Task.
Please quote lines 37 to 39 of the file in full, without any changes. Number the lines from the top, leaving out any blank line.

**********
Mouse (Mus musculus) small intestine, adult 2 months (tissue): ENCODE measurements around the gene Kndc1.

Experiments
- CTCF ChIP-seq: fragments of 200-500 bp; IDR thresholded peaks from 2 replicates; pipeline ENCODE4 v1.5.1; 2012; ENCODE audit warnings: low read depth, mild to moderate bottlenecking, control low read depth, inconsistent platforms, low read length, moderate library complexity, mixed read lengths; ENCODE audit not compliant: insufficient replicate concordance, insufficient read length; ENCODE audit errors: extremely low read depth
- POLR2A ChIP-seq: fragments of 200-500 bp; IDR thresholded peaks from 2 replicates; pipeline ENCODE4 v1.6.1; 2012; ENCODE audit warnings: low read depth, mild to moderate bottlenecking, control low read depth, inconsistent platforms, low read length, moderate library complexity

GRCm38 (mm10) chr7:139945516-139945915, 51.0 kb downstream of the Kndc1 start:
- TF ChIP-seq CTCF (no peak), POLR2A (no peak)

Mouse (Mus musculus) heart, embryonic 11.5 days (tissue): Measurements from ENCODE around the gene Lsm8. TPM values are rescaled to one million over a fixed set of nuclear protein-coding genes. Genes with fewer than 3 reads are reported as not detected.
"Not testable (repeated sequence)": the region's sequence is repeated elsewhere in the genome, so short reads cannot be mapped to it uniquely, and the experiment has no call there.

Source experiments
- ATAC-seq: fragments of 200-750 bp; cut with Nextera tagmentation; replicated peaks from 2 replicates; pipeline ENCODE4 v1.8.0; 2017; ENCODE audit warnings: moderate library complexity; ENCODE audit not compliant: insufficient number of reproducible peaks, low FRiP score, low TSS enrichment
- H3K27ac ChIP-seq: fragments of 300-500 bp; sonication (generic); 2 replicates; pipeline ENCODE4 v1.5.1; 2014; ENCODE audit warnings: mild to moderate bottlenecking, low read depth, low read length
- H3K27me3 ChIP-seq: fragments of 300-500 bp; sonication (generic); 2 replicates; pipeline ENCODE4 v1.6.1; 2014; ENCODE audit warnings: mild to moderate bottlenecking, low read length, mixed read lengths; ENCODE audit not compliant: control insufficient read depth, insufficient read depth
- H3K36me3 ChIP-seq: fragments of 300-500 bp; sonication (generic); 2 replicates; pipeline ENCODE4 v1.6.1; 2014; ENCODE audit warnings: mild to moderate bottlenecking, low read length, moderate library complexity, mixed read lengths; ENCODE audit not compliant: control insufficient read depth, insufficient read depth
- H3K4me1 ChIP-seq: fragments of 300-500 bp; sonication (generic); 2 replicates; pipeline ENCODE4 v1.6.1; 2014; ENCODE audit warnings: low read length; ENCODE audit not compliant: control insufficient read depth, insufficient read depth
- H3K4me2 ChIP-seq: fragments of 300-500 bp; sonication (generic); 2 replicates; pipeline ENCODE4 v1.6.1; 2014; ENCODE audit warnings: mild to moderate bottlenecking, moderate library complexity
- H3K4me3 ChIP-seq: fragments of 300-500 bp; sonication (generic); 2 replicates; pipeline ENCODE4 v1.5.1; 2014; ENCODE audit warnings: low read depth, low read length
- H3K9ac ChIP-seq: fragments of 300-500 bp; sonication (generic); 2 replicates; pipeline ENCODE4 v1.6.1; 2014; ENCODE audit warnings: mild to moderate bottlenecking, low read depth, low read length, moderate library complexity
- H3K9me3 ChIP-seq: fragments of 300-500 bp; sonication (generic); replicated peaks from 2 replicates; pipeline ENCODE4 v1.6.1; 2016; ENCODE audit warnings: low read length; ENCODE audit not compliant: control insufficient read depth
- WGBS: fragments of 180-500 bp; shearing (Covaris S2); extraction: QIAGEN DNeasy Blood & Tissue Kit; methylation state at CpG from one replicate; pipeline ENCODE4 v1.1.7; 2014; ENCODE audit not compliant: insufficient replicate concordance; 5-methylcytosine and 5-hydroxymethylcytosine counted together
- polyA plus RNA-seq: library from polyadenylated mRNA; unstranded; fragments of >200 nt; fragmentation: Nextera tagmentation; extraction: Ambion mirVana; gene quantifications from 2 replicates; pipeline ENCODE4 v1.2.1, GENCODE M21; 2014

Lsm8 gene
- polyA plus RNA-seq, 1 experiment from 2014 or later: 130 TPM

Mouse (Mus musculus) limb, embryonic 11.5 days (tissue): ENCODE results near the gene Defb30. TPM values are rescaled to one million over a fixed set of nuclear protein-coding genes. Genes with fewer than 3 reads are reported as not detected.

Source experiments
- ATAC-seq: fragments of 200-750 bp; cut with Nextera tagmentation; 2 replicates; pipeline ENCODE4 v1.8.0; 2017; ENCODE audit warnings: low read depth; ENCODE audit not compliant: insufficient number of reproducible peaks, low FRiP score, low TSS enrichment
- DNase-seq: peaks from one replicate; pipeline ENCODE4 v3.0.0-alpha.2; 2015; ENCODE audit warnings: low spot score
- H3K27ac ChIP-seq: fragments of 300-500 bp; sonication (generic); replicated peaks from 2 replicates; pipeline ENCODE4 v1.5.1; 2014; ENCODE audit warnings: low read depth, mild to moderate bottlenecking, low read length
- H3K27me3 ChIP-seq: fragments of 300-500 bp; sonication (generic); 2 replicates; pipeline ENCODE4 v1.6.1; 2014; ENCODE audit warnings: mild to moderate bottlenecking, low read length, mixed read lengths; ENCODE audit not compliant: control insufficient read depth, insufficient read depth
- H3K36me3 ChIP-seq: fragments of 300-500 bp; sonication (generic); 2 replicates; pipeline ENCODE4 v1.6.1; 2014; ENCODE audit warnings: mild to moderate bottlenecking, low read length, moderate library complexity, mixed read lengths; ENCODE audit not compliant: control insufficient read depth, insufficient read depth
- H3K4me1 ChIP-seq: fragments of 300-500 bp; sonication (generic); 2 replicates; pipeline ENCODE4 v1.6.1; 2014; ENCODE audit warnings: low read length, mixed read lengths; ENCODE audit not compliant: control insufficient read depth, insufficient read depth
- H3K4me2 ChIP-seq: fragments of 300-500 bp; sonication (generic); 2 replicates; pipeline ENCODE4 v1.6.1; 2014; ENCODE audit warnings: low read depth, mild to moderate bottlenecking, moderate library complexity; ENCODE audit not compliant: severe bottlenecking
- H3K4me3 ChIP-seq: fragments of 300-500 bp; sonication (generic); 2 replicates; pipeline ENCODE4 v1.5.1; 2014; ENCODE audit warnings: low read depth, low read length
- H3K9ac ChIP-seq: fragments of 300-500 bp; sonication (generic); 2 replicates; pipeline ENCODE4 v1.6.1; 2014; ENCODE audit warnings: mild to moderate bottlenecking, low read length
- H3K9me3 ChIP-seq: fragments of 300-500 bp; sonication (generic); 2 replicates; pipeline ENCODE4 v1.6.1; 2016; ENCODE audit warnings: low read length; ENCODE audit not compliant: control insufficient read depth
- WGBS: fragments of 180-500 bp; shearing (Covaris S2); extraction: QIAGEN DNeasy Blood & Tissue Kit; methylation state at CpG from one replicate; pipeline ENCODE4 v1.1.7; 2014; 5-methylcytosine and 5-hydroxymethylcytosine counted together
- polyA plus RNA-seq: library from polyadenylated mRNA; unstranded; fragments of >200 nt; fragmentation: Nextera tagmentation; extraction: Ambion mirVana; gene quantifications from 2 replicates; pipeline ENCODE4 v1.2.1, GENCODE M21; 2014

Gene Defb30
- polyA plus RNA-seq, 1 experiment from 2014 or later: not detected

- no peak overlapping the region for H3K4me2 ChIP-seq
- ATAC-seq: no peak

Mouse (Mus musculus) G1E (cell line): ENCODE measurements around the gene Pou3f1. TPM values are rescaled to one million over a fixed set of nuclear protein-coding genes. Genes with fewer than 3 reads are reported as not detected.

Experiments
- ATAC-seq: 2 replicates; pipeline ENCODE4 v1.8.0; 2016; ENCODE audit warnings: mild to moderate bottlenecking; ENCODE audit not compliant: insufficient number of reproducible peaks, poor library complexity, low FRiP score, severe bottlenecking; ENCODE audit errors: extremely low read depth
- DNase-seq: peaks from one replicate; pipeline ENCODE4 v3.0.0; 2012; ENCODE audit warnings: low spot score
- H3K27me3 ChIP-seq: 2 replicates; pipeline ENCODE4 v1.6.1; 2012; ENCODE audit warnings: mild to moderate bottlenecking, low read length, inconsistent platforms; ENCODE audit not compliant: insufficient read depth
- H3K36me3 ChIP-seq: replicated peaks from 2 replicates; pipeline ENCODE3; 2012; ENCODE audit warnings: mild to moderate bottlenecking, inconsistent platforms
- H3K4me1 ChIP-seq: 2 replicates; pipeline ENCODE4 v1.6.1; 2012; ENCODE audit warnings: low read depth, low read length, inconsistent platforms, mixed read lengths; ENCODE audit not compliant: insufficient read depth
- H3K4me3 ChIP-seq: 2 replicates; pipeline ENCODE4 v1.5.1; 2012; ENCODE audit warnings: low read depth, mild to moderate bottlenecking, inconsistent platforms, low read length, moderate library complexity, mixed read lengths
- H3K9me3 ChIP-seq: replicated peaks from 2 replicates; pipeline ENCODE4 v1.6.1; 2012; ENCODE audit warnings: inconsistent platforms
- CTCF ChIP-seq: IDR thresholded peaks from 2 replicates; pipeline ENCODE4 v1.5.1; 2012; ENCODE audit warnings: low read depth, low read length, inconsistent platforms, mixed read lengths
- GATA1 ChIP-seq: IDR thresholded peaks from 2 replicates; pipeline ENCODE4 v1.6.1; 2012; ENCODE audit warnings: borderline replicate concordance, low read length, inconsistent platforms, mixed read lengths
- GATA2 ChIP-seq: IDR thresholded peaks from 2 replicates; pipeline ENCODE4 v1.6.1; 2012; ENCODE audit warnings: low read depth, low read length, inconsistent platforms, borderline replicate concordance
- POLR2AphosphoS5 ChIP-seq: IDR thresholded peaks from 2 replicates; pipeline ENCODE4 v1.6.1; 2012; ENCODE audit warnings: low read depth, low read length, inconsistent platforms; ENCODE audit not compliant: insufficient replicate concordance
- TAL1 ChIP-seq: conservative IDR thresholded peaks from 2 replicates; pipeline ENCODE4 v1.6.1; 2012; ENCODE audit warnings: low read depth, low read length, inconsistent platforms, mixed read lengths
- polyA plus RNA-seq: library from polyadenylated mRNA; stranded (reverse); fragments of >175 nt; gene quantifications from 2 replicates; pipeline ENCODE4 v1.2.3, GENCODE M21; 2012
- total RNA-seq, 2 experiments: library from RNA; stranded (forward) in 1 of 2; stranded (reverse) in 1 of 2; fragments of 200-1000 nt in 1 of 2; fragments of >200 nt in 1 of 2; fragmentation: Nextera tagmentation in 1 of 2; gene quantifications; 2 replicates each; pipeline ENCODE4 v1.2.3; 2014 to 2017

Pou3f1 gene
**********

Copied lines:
Gene Defb30
- polyA plus RNA-seq, 1 experiment from 2014 or later: not detected

- no peak overlapping the region for H3K4me2 ChIP-seq